Design studio D415 has used standard construction materials such as plasterboard and steel profiles in unexpected ways to create a concept store in Bratislava, spotlighting young fashion designers from Slovakia and neighbouring Czechia.
Set inside the Nivy shopping centre, Som Store gives each featured fashion brand an equally-sized space in which to showcase its work with the aim of helping the region's designers reach a wider audience.
In order to present these Sometimes disparate collections in a cohesive way, D415 opted for an approach the studio calls "introvert x extrovert".
By enveloping each collection within panels of steel, positioned at a 45-degree angle from the entrance, only glimpses of the products can be seen from the storefront.
As they venture further into the store, customers are gradually able to see and browse the different collections.
"When entering the store, the entire space has an introverted character," D415's Peter Gonda told Dezeen. "All the models on display can be seen only in a hint and the number of outfits on display is not distracting."
"The extroverted character of the space is only apparent upon entering the store, where the individual models on display are revealed from behind the rotated walls."
Rather than putting off customers, Gonda has found that this set-up helps to create a sense of intrigue that draws them into the store.
"The client was concerned that the insufficient presentation of clothes from the entrance to the store would have a negative impact on the store's traffic," he explained. "The opposite turned out to be the right solution."
"Customers are attracted to enter the store by a certain degree of mystery, which is not typical for fashion stores in large shopping centres, where the new collection is already in the store window."
These 45-degree angles are repeated throughout the whole space, with its angled grid layout created using a matrix of steel profiles.
Here, this humble material – commonly used for framing drywalls – is exposed and celebrated as the hero material of the space.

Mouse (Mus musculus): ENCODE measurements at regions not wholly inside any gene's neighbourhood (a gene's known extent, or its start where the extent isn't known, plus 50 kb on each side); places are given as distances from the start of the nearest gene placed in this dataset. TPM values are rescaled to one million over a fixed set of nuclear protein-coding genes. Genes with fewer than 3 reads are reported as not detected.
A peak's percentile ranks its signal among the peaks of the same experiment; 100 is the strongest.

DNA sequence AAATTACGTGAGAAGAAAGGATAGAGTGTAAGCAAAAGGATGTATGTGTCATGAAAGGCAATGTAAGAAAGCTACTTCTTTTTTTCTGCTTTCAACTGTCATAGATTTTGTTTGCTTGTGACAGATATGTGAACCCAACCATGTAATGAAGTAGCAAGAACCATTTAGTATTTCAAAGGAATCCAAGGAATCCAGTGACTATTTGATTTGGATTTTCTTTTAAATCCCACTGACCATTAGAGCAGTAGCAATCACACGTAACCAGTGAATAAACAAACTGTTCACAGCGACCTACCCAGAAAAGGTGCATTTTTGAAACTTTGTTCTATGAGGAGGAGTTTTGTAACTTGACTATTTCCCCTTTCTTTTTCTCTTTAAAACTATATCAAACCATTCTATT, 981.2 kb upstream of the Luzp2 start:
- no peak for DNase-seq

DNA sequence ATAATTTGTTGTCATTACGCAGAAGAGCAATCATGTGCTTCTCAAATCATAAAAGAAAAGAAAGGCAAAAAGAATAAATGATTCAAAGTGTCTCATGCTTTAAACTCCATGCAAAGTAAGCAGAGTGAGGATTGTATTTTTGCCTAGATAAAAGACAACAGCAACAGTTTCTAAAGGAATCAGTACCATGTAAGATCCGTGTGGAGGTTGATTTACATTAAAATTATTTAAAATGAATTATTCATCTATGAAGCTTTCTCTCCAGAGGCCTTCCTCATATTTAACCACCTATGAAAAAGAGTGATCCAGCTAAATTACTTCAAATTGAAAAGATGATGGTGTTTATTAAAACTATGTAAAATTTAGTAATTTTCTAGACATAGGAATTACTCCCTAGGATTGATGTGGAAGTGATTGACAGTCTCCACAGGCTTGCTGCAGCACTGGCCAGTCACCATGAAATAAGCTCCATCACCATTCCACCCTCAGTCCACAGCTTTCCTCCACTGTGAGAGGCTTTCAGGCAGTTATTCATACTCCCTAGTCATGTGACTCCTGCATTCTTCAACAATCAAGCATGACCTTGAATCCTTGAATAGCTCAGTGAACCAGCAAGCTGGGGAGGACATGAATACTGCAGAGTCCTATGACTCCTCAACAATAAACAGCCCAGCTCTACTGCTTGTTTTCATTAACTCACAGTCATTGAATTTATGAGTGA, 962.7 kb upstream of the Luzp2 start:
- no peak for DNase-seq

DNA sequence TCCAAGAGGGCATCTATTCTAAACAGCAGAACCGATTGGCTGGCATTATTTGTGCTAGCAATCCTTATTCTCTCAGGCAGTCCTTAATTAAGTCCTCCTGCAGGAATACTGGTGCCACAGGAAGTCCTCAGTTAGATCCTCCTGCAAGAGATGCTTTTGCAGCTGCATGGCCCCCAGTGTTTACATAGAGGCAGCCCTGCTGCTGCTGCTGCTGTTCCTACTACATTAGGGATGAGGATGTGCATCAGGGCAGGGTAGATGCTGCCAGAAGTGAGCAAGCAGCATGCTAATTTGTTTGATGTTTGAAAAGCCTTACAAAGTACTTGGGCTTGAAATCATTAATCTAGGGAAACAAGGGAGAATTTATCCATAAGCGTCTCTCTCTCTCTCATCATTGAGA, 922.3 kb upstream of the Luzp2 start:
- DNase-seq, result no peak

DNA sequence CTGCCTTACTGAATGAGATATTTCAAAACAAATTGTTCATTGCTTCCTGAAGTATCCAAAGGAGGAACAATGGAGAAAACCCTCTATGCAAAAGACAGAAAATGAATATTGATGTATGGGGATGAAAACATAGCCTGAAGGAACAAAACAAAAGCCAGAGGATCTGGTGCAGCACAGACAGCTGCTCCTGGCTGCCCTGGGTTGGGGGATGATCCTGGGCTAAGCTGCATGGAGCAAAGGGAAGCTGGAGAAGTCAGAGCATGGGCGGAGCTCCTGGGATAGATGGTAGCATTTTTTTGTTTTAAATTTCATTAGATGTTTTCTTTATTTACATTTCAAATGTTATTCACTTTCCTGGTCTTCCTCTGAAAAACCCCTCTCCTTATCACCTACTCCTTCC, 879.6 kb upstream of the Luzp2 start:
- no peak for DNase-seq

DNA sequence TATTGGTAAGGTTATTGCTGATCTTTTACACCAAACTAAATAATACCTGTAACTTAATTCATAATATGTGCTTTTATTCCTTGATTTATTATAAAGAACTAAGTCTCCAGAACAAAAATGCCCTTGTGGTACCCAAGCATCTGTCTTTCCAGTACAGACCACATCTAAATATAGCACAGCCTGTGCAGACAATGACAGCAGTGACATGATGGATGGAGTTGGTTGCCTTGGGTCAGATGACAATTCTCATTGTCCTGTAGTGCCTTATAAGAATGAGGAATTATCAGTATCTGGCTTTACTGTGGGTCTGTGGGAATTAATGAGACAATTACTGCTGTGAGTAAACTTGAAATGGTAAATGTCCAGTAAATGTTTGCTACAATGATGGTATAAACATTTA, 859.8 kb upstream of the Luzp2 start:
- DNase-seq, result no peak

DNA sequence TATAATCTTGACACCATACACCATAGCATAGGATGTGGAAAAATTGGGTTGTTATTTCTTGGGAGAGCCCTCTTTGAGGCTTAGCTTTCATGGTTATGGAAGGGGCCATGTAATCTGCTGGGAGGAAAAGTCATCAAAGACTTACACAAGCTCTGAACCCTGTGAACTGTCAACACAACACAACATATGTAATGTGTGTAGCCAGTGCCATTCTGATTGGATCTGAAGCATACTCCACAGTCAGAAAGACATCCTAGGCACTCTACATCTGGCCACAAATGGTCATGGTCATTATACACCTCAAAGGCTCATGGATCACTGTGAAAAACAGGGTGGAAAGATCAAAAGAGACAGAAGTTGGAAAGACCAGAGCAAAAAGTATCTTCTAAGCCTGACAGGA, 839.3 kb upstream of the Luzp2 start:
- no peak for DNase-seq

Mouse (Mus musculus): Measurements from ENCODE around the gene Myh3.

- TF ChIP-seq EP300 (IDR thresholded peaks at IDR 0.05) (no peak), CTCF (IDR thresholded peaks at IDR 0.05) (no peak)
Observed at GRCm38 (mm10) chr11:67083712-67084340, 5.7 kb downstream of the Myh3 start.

"The element was used raw, with a standard galvanized surface treatment just as it is sold for building structures," Gonda said.
The steel profiles are used against a backdrop of unpainted plasterboard. Both are typically unappreciated materials, according to Gonda, and both have a matt grey in colour while being distinctive enough to create a subtle visual contrast.
"It's a demonstration of how it is possible to create a final element that is not only functional but also decorative from simple building elements, which were primarily intended as a supporting secondary structure," Gonda said.
Finished in the same pale grey tone, the resin floor was chosen because it can easily be repaired by tradespeople, which according to D415 makes it more sustainable.
Similarly, the steel elements can be unscrewed and reused for their original purpose further down the line.
To ensure that the clothes remain the focal point, the furniture elements including the versatile display cabinets and the "floating" cash desk are simple, rectilinear in design and made from birch board.
At the centre of the space is a long multifunctional furniture element that variously serves as a display stand for accessories and a bench that provides seating for trying on products and for any fashion shows and events that will be held in the store.
Out-sized squashy seats dot the space around the changing area, colour-coordinated with the full-height curtains that frame the fitting rooms.
Also in the running is a plastic-free paint shop by Linda Bergroth and a skincare store finished in salvaged materials and biotextiles by Nina+Co.
The photography is by D415.